Chocolate Does Not Raise Cholesterol

Milk Chocolate in the diet, even when consumed on a daily bases over a long period of time, does not raise blood cholesterol levels in healthy young men, according to the Southwestern University Medical Center in Dallas.
"This finding is exciting because it confirms past studies that stearic acid, the predominant saturated fat in milk chocolate, is a unique saturated fatty acid," said Dr. Penny Kris-Etherton of The Pennsylvania State University (PSU), principle researcher of three studies on the subject. "We knew that stearic acid is different from other saturated fats, because it has a neutral effect on blood cholesterol levels. Now we've taken this research a step further and applied it to a popular food product, chocolate." Cocoa butter, a large component of chocolate, is rich in stearic acid.
Kris-Etherton's study on 15 young men at PSU is the first to examine the relationship between high levels of milk chocolate consumption and blood cholesterol levels. "All of the participants in the study ate diets very high in different forms of saturated fat," said Kris-Etherton. "Only those who consumed saturated fat in the form of milk chocolate did not see a significant increase in the blood cholesterol level."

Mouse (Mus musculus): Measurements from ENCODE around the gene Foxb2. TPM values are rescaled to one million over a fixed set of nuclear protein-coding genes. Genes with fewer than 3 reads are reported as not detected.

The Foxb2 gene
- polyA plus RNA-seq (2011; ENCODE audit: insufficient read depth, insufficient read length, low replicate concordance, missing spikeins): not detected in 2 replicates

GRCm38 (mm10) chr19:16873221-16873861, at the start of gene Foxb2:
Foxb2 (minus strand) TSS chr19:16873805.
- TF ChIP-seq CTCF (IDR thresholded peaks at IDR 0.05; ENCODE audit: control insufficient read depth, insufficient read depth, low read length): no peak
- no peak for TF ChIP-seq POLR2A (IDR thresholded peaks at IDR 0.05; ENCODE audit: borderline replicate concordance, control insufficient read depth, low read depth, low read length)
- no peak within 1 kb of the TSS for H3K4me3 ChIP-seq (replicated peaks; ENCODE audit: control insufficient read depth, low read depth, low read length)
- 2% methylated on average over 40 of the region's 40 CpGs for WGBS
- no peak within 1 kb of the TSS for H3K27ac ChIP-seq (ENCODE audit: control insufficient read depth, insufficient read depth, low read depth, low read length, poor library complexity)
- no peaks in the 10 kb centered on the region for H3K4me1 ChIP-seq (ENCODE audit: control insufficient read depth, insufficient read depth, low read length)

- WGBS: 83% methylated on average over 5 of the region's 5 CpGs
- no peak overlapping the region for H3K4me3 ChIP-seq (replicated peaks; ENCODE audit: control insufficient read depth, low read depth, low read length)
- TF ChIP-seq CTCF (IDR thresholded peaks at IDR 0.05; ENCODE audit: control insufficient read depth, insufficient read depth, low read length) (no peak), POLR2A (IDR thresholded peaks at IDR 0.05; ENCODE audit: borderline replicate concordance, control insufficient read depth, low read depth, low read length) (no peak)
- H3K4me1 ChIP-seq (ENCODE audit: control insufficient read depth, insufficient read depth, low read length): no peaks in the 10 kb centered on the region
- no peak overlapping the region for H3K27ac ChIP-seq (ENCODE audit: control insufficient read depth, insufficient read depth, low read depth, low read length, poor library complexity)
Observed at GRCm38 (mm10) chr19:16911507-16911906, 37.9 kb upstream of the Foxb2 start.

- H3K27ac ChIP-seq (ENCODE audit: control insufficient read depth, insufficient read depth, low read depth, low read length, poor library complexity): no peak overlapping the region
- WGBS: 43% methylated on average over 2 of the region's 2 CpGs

In the PSU study, participants consumed varied combinations of saturated fatty acids, in higher quantities (20 percent of total calories) than they normally eat. Those whose saturated fats came from the stearic acid in milk chocolate were the only group to show a neutral effect on the blood cholesterol level.
"Not surprisingly, those students who consume butter alone as a source of saturated fat had an increase in their cholesterol levels," said Kris-Etherton. "But we were interested and pleased to see that consuming milk chocolate, which contains cocoa butter along with a small amount of milk fat, did not raise the blood cholesterol."
Other research supports Kris-Etherton's findings. According to Dr. Scott Grundy, Ph.D., Director of the Center for Human Nutrition at the University of Texas, "We used to think that all kinds of saturated fat raised the cholesterol level, but now we know that there are several types of saturated fats, and they don't all act the same. Our research has shown that stearic acid simply doesn't increase the cholesterol level in blood the same way that other types of saturated fats do."
Nutritionists recommend that milk chocolate be eaten in moderation, but say that there is no reason that it cannot be included in a diet to control blood cholesterol. "There are no good foods and no bad foods, but rather there are good diets and bad diets," said Kris-Etherton. "When consumers pick up a milk chocolate bar and see on the nutrition label that it contains saturated fat, they need to remember that not all saturated fats are the same."

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